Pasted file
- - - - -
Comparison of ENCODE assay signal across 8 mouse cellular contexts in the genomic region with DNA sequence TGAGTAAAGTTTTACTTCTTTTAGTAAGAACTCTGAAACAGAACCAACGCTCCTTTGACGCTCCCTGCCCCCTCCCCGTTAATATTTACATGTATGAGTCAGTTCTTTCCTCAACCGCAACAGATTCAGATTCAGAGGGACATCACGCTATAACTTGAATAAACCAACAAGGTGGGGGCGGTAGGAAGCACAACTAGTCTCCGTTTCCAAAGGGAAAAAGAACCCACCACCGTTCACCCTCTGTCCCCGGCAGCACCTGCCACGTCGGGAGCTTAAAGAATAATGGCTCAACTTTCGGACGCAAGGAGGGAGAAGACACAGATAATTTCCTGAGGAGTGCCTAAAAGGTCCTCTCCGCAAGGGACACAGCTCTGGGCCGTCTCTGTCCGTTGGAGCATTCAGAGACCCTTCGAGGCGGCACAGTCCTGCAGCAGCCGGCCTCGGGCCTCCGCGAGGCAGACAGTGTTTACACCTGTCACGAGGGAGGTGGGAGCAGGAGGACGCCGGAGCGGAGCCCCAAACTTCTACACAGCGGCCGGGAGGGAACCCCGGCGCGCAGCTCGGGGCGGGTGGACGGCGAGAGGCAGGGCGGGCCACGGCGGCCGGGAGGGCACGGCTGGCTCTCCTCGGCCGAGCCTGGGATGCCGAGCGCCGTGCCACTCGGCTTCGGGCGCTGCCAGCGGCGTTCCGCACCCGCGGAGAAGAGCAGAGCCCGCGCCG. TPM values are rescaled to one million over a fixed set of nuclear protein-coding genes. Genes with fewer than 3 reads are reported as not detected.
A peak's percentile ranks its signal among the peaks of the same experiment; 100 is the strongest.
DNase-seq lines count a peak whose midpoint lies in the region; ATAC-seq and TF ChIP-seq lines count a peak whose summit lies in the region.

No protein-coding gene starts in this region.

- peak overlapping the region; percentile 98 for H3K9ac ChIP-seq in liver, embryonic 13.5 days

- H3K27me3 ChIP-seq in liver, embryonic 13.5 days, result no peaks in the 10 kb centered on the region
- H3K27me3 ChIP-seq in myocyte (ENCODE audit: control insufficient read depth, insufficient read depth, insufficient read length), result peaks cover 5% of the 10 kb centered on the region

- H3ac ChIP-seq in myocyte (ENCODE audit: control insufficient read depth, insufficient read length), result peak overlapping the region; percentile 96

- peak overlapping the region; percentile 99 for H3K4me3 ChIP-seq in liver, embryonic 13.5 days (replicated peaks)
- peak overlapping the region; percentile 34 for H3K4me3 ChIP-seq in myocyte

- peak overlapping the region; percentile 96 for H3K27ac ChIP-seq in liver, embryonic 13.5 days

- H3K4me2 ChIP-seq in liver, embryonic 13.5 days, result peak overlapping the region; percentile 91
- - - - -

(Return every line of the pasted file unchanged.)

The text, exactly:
Comparison of ENCODE assay signal across 8 mouse cellular contexts in the genomic region with DNA sequence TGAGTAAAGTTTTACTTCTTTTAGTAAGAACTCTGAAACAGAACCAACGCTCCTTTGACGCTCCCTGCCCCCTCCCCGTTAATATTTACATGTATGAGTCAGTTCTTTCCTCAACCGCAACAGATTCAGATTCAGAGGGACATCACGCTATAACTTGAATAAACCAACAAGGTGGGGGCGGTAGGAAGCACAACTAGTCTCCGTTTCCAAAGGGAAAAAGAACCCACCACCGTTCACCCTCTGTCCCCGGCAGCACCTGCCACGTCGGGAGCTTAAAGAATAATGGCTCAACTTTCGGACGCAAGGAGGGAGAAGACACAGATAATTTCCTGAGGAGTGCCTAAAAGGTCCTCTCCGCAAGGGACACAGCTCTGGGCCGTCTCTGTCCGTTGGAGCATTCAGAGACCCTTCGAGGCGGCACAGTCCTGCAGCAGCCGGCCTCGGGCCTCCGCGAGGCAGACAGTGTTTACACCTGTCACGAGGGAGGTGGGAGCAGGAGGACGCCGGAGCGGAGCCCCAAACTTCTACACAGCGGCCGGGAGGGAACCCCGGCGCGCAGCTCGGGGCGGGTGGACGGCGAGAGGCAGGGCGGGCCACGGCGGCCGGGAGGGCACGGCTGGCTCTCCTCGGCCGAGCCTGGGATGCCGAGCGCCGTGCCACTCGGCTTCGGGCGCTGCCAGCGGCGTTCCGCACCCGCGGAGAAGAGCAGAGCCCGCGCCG. TPM values are rescaled to one million over a fixed set of nuclear protein-coding genes. Genes with fewer than 3 reads are reported as not detected.
A peak's percentile ranks its signal among the peaks of the same experiment; 100 is the strongest.
DNase-seq lines count a peak whose midpoint lies in the region; ATAC-seq and TF ChIP-seq lines count a peak whose summit lies in the region.

No protein-coding gene starts in this region.

- peak overlapping the region; percentile 98 for H3K9ac ChIP-seq in liver, embryonic 13.5 days

- H3K27me3 ChIP-seq in liver, embryonic 13.5 days, result no peaks in the 10 kb centered on the region
- H3K27me3 ChIP-seq in myocyte (ENCODE audit: control insufficient read depth, insufficient read depth, insufficient read length), result peaks cover 5% of the 10 kb centered on the region

- H3ac ChIP-seq in myocyte (ENCODE audit: control insufficient read depth, insufficient read length), result peak overlapping the region; percentile 96

- peak overlapping the region; percentile 99 for H3K4me3 ChIP-seq in liver, embryonic 13.5 days (replicated peaks)
- peak overlapping the region; percentile 34 for H3K4me3 ChIP-seq in myocyte

- peak overlapping the region; percentile 96 for H3K27ac ChIP-seq in liver, embryonic 13.5 days

- H3K4me2 ChIP-seq in liver, embryonic 13.5 days, result peak overlapping the region; percentile 91